We rolled up to the farm and flung the doors open. The firstborn knew what to do with the  fields in sight. He galloped. He jumped. He turned himself upside down then right side up, somersaulting himself on repeat over unkempt grass and dirt. Like Erika at The Life Artist wrote in her answered prayer story last week, “…you may just need to stand on your head to see the world right-side-up.”

The property was a wild place and in the distance I saw our wild dog trotting around with his new hunting buddies. We had dreamed six years for this wide-open space for him, this wide-eyed wonder for us. We had prayed, begged even, so desperate for relief.

This had been our reality…. Our son couldn’t sing a nursery rhyme without sending the hound into a tailspin, dog claws ice skating across hardwoods, him whimpering all the way. At meals, we had to harness the dog to a spot far from the kids’ plates to keep him from snatching food and gobbling up little fingers along with it. When we set his own food bowl in front of him, he scratched at it and drooled over it and every once in a while gathered the courage to lunge in for a nibble. Some nights he’d get himself so worked up that he wouldn’t eat at all, leaving his stomach gurgling in hunger and anxiety all night long. Hello insomnia.

Then, there was his voice. The bark and bay that were meant to call a hunter from miles away to find a treed raccoon, that voice was corralled into the echoing walls of our home and our small backyard. As for the sweet lady behind us who dared rest her arm on the fence for neighborly conversation, our hooligan hound thought it best to sink his teeth in, sending her off with a puncture wound. From there on out, we muzzled him every time we let him out of the house.

His anxiety and depression were contagious. Even while I worked hard to rehabilitate our hound, I cried many days wondering how my sanity could outlast his lifespan, how our home could ever be a happy one when all our efforts and the meds and the expensive training with a world-renowned therapist at Purdue’s Animal Behavior Center hadn’t done the miracle.

It all came down to the day he bit our son. I wept hard when I made the appointment with the vet. We had scoured the country for a rescue. No after no after no. No one could chance taking a biter. One animal lover, my friend’s husband, continued to search when I had given up. But the date was set. There was no other way out.

At church that Easter morning, a grown woman shared a strange story from her teenage years, how her cat had gone silent for two weeks, not a single meow. In her worry, she had the guts to ask God, whom she didn’t know so well at the time, to step into her little world and give it a try. If He’d help the cat to find its voice again, she’d promise to read her Bible every day. Within minutes, the cat came in to run its head under her hand, purring and full-out meowing.

I held back my sniffles for a bit, but not my prayers. If God cared enough to step in for the silent cat and this curious girl, I felt I could ask Him again for better ending for Hoover.

That night as I bawled my eyes out to extended family, my friend and her husband were chatting about our situation in a town two hours away. “If only there were more time,” my friend’s husband sighed, “Even two weeks more. I’m sure we could find some solution.” My friend calmly said back to him, “If God can save Hoover in a matter of two weeks, God can save him overnight.”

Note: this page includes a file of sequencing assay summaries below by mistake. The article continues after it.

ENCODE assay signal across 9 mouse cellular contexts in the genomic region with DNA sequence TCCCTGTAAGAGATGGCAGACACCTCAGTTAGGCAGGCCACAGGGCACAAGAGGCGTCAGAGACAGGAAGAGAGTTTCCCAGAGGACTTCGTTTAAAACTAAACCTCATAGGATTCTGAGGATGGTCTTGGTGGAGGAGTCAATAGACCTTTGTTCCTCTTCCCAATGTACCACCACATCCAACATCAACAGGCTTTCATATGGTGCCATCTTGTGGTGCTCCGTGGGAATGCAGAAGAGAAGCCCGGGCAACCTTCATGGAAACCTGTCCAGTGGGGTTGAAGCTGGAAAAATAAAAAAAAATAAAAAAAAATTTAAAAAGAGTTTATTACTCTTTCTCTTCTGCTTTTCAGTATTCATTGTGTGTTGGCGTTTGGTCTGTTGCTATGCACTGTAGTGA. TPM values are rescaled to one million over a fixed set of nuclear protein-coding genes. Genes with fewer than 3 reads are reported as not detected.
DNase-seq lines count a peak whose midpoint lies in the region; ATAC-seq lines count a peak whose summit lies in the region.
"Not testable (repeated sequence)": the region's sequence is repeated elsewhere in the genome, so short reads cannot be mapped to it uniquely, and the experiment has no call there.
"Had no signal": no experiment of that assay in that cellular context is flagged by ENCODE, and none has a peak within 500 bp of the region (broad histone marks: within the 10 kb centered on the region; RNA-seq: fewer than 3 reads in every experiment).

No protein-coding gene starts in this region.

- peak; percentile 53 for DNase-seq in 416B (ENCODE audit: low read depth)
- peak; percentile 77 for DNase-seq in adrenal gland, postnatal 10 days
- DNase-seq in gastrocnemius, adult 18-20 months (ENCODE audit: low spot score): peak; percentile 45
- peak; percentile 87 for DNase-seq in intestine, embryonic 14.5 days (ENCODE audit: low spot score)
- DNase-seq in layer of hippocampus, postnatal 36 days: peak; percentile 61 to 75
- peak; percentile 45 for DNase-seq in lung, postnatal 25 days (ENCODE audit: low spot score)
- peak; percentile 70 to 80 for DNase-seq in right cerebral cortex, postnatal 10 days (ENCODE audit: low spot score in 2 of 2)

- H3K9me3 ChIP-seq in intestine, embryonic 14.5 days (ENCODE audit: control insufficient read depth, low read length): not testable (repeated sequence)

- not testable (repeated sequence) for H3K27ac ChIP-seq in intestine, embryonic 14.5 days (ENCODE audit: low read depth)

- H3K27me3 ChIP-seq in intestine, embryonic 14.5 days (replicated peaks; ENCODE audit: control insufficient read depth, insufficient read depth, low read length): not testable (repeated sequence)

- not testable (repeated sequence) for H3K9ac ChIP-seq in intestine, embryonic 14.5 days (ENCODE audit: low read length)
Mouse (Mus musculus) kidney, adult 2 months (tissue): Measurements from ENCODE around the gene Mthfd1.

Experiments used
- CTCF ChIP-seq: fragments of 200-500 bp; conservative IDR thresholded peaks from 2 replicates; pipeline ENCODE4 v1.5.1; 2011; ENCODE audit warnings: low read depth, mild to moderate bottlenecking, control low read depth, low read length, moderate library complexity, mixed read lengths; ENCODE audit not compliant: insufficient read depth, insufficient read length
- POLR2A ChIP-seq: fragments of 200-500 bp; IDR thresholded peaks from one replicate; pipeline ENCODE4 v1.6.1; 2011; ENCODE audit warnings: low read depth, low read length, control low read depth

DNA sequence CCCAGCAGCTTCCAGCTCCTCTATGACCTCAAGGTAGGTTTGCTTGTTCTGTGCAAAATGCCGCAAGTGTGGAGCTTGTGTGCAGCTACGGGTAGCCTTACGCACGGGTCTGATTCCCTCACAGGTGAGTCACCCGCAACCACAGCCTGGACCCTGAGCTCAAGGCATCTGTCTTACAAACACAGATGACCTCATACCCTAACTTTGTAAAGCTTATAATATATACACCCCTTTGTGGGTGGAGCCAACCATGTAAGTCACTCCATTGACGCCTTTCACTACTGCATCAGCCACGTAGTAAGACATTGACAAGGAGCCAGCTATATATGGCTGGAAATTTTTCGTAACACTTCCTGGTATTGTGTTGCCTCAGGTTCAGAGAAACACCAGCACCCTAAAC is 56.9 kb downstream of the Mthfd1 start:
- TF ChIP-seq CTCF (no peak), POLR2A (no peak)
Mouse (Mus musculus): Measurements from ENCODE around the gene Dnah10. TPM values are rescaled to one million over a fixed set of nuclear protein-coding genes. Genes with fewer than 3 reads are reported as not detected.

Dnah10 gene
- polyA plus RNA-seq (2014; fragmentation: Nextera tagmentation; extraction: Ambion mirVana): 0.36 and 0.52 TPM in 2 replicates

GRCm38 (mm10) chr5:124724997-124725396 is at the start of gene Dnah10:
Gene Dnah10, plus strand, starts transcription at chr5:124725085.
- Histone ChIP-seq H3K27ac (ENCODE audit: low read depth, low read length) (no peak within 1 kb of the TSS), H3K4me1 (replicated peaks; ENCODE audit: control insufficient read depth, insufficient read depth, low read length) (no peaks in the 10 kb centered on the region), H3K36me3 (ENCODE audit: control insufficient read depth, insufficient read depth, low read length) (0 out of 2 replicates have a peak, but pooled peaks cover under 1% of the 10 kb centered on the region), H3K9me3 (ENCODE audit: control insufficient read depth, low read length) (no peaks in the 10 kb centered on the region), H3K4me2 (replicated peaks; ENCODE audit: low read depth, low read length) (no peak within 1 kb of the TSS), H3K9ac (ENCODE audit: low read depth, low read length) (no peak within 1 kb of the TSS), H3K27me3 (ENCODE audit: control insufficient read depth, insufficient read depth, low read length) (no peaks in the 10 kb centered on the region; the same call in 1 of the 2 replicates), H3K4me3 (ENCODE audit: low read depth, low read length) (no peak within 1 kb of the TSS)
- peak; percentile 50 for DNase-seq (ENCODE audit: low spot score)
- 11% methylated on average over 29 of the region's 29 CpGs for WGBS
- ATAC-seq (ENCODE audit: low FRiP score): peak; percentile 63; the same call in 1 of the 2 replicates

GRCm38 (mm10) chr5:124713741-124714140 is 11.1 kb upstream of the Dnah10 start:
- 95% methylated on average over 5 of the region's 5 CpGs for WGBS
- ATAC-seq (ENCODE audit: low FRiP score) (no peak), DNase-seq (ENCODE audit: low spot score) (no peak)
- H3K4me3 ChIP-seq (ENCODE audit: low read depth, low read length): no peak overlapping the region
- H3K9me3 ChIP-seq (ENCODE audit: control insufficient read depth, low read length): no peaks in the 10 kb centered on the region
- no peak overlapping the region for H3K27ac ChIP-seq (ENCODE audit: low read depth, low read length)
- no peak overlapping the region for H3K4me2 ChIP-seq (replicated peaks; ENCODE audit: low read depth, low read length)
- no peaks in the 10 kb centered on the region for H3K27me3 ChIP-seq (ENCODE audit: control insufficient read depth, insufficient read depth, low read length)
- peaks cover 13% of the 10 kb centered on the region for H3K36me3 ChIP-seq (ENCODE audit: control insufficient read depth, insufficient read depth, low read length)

When I got back home that night, I opened my email to a consolation note from another faraway friend who’s dealt with her share of wild animals, and her share of hardship (and answered prayer!). She reminded me that I had to be willing to do what was safe and healthy for my family and that I’d tried everything, even beyond reason, to save Hoover. But had I thought about the possibility of finding a hunter to take him in and train to be what he was meant to be. Good idea, but I didn’t know any hunters. Or did I?

It hit me then, the memory of the black book with the gold hound dog stamped on the front. I picked it up and started flipping pages. Right inside the cover, hidden all these months, was the hunter’s number. And there was this light peeking into the tomb Easter night. Next morning, the door opened in full. One phone call and our life was made new.

A few months later, on our summer night at the farm, we rolled in the grass with puppies and kids. We nuzzled (not muzzled!) our dog and reveled at his new hunting adventures. He’d been adopted into hound royalty by the grandson of the man who started the very breed in the 1930s. And he was happy. We are still wide-eyed in wonder.

I can’t really do the story justice here in a blog post. The details are too many and too significant, all the things God choreographed to write this story for us. Someday, I may tell it in long-form, maybe hardbound, our little version of Marley & Me meets One Thousand Gifts…working title Happy Unleashed: The true story of a hooligan hound, a frazzled mom and the redeeming love of their Creator.

On the other side of answered prayer in all this wide-open space, with all this wide-eyed wonder at seeing the world right-side-up…I could just about do a somersault.

{What wild answers to prayer could you be lassoing into story? Take a few minutes to make an outline of your narrative including: 1. The hardship, 2. The audacious prayer, 3. The people and circumstances God used to lead to the answer, 4. The answer itself, 5. What life felt like afterward. Share here if you feel comfortable.}

This is Day 12 of my series 31 Days ~ Preserve Your Story, linking up with The Nester’s annual 31 Days of Change and The Hollie Rogue’s Tell Your Story link-up.

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